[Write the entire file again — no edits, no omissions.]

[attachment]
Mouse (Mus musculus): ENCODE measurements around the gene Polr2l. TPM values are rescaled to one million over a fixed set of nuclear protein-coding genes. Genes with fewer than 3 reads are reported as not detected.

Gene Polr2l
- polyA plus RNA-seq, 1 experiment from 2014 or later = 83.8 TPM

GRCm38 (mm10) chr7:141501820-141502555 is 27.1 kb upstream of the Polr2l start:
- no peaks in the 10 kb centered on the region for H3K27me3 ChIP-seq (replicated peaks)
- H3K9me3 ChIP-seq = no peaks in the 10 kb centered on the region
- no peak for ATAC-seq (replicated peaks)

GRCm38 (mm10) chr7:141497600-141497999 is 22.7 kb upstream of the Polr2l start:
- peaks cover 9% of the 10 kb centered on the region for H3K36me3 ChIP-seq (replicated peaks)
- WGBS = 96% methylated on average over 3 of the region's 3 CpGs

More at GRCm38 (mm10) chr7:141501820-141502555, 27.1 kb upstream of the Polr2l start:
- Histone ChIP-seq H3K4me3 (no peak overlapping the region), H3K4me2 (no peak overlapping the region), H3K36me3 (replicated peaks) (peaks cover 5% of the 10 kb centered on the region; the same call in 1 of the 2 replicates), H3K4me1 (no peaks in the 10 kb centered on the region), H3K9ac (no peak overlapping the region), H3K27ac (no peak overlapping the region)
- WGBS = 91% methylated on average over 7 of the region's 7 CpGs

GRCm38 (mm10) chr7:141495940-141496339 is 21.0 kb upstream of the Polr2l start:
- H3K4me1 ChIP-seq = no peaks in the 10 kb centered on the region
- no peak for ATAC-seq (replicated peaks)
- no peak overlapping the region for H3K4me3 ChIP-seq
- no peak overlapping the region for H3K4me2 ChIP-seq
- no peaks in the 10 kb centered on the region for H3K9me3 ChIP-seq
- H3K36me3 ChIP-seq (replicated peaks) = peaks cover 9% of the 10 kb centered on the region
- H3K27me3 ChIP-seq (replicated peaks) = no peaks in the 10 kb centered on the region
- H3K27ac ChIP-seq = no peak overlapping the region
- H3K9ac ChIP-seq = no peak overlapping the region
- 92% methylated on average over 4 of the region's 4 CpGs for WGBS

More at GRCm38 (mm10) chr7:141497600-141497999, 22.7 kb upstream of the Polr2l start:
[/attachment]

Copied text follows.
Mouse (Mus musculus): ENCODE measurements around the gene Polr2l. TPM values are rescaled to one million over a fixed set of nuclear protein-coding genes. Genes with fewer than 3 reads are reported as not detected.

Gene Polr2l
- polyA plus RNA-seq, 1 experiment from 2014 or later = 83.8 TPM

GRCm38 (mm10) chr7:141501820-141502555 is 27.1 kb upstream of the Polr2l start:
- no peaks in the 10 kb centered on the region for H3K27me3 ChIP-seq (replicated peaks)
- H3K9me3 ChIP-seq = no peaks in the 10 kb centered on the region
- no peak for ATAC-seq (replicated peaks)

GRCm38 (mm10) chr7:141497600-141497999 is 22.7 kb upstream of the Polr2l start:
- peaks cover 9% of the 10 kb centered on the region for H3K36me3 ChIP-seq (replicated peaks)
- WGBS = 96% methylated on average over 3 of the region's 3 CpGs

More at GRCm38 (mm10) chr7:141501820-141502555, 27.1 kb upstream of the Polr2l start:
- Histone ChIP-seq H3K4me3 (no peak overlapping the region), H3K4me2 (no peak overlapping the region), H3K36me3 (replicated peaks) (peaks cover 5% of the 10 kb centered on the region; the same call in 1 of the 2 replicates), H3K4me1 (no peaks in the 10 kb centered on the region), H3K9ac (no peak overlapping the region), H3K27ac (no peak overlapping the region)
- WGBS = 91% methylated on average over 7 of the region's 7 CpGs

GRCm38 (mm10) chr7:141495940-141496339 is 21.0 kb upstream of the Polr2l start:
- H3K4me1 ChIP-seq = no peaks in the 10 kb centered on the region
- no peak for ATAC-seq (replicated peaks)
- no peak overlapping the region for H3K4me3 ChIP-seq
- no peak overlapping the region for H3K4me2 ChIP-seq
- no peaks in the 10 kb centered on the region for H3K9me3 ChIP-seq
- H3K36me3 ChIP-seq (replicated peaks) = peaks cover 9% of the 10 kb centered on the region
- H3K27me3 ChIP-seq (replicated peaks) = no peaks in the 10 kb centered on the region
- H3K27ac ChIP-seq = no peak overlapping the region
- H3K9ac ChIP-seq = no peak overlapping the region
- 92% methylated on average over 4 of the region's 4 CpGs for WGBS

More at GRCm38 (mm10) chr7:141497600-141497999, 22.7 kb upstream of the Polr2l start: